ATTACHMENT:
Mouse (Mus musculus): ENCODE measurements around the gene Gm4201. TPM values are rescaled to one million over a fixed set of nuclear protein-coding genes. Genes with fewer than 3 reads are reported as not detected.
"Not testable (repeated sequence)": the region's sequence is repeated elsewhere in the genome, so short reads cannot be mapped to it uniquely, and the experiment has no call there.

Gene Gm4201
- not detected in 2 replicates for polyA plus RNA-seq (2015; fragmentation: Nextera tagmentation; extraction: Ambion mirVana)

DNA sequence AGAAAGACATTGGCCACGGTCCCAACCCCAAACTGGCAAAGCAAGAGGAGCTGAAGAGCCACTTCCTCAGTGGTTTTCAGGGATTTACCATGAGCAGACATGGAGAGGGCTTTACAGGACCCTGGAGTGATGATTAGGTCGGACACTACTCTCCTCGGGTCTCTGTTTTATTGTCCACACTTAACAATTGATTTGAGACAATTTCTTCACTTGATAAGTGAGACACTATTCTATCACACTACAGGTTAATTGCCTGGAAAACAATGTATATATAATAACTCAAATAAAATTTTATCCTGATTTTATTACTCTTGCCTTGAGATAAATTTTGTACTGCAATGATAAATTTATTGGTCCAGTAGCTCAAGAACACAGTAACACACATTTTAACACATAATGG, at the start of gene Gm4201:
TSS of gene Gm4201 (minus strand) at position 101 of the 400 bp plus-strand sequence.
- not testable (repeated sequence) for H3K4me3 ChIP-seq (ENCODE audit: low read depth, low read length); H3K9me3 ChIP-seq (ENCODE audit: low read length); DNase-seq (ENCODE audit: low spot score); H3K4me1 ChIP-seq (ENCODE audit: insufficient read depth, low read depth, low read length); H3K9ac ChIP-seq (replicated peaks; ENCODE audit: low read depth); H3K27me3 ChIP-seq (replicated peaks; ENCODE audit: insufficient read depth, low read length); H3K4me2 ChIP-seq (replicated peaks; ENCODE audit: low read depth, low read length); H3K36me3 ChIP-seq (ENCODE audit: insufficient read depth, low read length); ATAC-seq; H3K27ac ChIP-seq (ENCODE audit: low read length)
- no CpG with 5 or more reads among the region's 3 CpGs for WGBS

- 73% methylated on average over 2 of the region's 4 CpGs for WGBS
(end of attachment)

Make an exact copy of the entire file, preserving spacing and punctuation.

Mouse (Mus musculus): ENCODE measurements around the gene Gm4201. TPM values are rescaled to one million over a fixed set of nuclear protein-coding genes. Genes with fewer than 3 reads are reported as not detected.
"Not testable (repeated sequence)": the region's sequence is repeated elsewhere in the genome, so short reads cannot be mapped to it uniquely, and the experiment has no call there.

Gene Gm4201
- not detected in 2 replicates for polyA plus RNA-seq (2015; fragmentation: Nextera tagmentation; extraction: Ambion mirVana)

DNA sequence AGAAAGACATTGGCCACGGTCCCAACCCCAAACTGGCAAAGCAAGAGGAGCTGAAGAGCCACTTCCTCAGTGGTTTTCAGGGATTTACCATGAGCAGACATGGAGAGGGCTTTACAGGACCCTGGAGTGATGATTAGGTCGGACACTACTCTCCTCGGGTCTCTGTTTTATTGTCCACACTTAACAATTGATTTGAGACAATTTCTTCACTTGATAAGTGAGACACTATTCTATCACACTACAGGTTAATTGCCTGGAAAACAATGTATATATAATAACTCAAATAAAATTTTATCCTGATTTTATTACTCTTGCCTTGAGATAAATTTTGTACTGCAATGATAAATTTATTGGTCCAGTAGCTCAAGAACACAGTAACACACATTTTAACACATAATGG, at the start of gene Gm4201:
TSS of gene Gm4201 (minus strand) at position 101 of the 400 bp plus-strand sequence.
- not testable (repeated sequence) for H3K4me3 ChIP-seq (ENCODE audit: low read depth, low read length); H3K9me3 ChIP-seq (ENCODE audit: low read length); DNase-seq (ENCODE audit: low spot score); H3K4me1 ChIP-seq (ENCODE audit: insufficient read depth, low read depth, low read length); H3K9ac ChIP-seq (replicated peaks; ENCODE audit: low read depth); H3K27me3 ChIP-seq (replicated peaks; ENCODE audit: insufficient read depth, low read length); H3K4me2 ChIP-seq (replicated peaks; ENCODE audit: low read depth, low read length); H3K36me3 ChIP-seq (ENCODE audit: insufficient read depth, low read length); ATAC-seq; H3K27ac ChIP-seq (ENCODE audit: low read length)
- no CpG with 5 or more reads among the region's 3 CpGs for WGBS

- 73% methylated on average over 2 of the region's 4 CpGs for WGBS